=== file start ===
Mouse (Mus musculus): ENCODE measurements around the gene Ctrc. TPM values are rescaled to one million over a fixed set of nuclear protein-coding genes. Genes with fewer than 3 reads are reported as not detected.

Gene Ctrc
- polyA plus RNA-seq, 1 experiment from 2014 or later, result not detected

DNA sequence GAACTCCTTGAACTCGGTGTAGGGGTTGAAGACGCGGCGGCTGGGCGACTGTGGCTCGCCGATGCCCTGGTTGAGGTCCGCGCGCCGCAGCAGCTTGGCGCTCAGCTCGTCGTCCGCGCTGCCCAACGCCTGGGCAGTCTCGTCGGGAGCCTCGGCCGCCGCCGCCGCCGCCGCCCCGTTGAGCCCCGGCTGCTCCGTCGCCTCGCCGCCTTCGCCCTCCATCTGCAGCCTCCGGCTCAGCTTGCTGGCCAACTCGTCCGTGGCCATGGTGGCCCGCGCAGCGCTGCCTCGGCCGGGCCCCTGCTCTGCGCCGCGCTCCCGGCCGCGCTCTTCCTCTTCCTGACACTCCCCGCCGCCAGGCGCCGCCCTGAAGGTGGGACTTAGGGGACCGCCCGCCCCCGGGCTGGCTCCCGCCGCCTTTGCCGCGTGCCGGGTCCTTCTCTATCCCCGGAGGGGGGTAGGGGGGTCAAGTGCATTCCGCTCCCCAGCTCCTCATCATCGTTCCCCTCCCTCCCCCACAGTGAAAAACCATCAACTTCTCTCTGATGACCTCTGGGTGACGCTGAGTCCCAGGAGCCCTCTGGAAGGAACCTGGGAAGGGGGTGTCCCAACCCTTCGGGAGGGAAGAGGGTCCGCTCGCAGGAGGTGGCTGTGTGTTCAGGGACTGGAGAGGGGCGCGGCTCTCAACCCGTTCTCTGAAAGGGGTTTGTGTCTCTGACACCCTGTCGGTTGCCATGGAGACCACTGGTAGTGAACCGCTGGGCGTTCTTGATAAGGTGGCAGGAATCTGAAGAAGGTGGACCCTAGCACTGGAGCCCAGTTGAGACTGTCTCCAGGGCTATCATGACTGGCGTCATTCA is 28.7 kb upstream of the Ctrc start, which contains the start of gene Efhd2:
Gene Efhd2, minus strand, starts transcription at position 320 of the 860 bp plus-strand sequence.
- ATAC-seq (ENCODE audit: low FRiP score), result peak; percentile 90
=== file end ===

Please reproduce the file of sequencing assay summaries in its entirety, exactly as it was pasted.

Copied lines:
Mouse (Mus musculus): ENCODE measurements around the gene Ctrc. TPM values are rescaled to one million over a fixed set of nuclear protein-coding genes. Genes with fewer than 3 reads are reported as not detected.

Gene Ctrc
- polyA plus RNA-seq, 1 experiment from 2014 or later, result not detected

DNA sequence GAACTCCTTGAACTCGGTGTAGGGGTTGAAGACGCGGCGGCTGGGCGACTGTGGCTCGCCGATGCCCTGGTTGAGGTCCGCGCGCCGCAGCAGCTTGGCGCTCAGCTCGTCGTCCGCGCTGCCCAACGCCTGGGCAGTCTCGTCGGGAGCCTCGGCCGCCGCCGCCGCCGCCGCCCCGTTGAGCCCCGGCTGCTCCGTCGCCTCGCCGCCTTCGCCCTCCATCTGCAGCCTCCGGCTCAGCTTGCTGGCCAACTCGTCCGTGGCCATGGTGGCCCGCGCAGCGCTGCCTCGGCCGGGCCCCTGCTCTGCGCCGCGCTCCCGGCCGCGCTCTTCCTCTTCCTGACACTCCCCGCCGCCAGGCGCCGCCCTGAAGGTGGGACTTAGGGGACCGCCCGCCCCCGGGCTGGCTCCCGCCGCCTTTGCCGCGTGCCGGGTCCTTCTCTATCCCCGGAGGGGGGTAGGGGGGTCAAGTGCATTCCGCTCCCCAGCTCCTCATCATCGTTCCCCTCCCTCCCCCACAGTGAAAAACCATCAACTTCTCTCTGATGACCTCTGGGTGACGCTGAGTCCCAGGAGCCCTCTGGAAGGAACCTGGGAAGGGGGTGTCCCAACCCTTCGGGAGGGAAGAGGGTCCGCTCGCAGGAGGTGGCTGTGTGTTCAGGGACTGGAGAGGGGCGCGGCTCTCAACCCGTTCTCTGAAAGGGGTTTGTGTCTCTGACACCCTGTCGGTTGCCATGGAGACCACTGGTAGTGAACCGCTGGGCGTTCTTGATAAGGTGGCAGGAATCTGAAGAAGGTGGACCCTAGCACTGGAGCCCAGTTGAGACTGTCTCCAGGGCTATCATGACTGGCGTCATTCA is 28.7 kb upstream of the Ctrc start, which contains the start of gene Efhd2:
Gene Efhd2, minus strand, starts transcription at position 320 of the 860 bp plus-strand sequence.
- ATAC-seq (ENCODE audit: low FRiP score), result peak; percentile 90